Instructor’s Rating of Teacher Candidates’ Help seeking Strategies
This assessment contains four different subscales representing eleven instructor’s perception of the teacher candidates: (a) Adaptive Help Seeking (an example item is, “When this teacher candidate asks for help, he or she only wants as much help as is necessary to complete the work independently,” M = 6.22; SD = 1.77; α = .99); (b) Executive Help Seeking From Their Instructor (an example item is, “When this teacher candidate asks for help with items similar to those on the LAST, he or she prefers to be given the answer rather than an explanation of how to do the work independently,” M = 1.85; SD = 1.65; α = .99); (c) avoidance help seeking from the instructor (an example item is, “This teacher candidate does not ask questions regarding the LAST, even if he or she does not understand the items,” M = 2.11; SD = 2.03; α = .99); and (d) benefits of help seeking from their instructor (an example item is, “When this teacher candidate is struggling with course-related material, he or she shows the benefits from help received,” M = 6.02; SD = 2.12; α = .99; White, 2011).
LAST (Pre and Post)
The LAST is taken by teacher candidates who aspire to enroll in a New York State–approved teacher education programs. Items on this test were adapted from a state standardized test for teacher candidates’ licensure. The scores on a practice LAST were obtained at the first (M = 191.19; SD = 35.59) and last (M = 202.84; SD = 41.46) sessions of a series of workshops dedicated to prepare the candidates for the test.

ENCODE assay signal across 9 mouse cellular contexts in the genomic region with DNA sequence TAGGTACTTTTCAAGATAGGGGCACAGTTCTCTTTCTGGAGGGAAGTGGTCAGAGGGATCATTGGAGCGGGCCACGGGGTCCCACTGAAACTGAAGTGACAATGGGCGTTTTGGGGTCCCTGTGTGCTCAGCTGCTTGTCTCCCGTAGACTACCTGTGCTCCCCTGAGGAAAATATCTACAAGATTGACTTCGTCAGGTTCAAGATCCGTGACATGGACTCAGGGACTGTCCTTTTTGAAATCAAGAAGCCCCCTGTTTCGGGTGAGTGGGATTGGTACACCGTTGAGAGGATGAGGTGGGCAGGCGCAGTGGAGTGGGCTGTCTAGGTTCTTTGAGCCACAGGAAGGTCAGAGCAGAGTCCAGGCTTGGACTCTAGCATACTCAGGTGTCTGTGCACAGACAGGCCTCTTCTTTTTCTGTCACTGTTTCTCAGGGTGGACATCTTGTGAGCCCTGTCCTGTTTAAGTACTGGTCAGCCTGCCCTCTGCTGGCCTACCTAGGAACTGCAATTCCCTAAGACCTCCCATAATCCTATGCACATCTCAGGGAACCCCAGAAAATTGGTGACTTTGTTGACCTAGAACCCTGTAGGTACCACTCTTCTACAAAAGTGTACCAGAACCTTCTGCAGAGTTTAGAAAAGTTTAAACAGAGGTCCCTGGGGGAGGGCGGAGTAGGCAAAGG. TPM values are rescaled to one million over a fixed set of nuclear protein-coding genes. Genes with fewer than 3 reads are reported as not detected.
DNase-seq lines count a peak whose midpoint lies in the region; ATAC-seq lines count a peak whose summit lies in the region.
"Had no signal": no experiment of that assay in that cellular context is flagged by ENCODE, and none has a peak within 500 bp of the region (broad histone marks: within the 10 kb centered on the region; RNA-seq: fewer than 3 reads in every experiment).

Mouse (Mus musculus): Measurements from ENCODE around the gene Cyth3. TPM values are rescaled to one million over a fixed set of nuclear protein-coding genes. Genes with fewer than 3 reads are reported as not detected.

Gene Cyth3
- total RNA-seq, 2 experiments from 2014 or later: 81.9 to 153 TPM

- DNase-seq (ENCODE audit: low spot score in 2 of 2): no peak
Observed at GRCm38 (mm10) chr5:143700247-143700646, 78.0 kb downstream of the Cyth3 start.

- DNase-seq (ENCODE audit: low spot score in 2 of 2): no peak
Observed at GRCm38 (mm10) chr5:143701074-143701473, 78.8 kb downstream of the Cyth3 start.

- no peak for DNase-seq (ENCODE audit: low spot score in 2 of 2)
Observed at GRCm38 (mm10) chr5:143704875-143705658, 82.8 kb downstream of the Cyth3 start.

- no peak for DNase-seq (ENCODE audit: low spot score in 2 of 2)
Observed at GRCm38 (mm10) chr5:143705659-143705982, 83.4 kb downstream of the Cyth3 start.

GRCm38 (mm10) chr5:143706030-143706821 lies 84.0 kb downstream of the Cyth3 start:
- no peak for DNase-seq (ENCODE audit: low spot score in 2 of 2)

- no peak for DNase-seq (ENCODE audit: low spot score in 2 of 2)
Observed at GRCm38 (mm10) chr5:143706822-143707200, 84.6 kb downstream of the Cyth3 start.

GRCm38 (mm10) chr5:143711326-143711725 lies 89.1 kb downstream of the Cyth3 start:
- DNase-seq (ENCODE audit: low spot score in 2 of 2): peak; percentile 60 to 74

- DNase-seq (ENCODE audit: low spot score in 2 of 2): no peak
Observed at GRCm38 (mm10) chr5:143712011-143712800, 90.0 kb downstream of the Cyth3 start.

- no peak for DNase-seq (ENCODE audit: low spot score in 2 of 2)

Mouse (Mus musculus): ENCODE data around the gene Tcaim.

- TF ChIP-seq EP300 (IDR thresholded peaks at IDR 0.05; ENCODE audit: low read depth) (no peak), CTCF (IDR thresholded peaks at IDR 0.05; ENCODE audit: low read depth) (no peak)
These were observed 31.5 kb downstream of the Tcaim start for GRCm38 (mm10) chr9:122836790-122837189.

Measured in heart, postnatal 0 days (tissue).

Self-Efficacy for Learning
The Self-Efficacy for Learning Scale (Bembenutty, 2010) was used to assess self-efficacy for learning (an example item is, “I am sure that I can learn all the material to pass the LAST,” M = 5.86; SD = 1.05; α = .80).
Self-Efficacy for Teaching
The Teachers’ Sense of Efficacy Scale (Tschannen-Moran & Woolfolk Hoy, 2001) was used to assess teacher candidates’ self-efficacy beliefs (an example item is, “How much can you do to get through to the most difficult teacher candidates?” M = 7.05; SD = 1.18; α = .87).
Intrinsic Motivation for Learning
The Intrinsic Motivation Scale (Bembenutty, 2010) was used to assess intrinsic motivation (an example item is, “I enjoy studying for the LAST,” M = 3.80; SD = 1.34; α = .85).
Self-Regulation for Learning
The Self-Regulation for Learning Scale (Bembenutty, 2010) was used to assess self-regulation for learning (an example item is, “How often do you keep a record about how well you are doing in preparation for the LAST?” M = 3.70; SD = 1.48; α = .93).
Academic Delay of Gratification
Teacher candidates reported their willingness to delay gratification on the Academic Delay of Gratification Scales (Bembenutty & Karabenick, 1998). Teacher candidates chose between an immediate available reward and a reward that is temporarily distant (e.g., “Going to a party now” or “Staying home to study for a test tomorrow so I can get good grade”; M = 3.25; SD = .54; α = .74).
Teacher candidates reported their level of distraction in preparation for the LAST test with two items (an example item is, “How many hours per week are you spending watching television every day?” M = 1.91; SD = 1.33; α = .64; Bembenutty, 2010).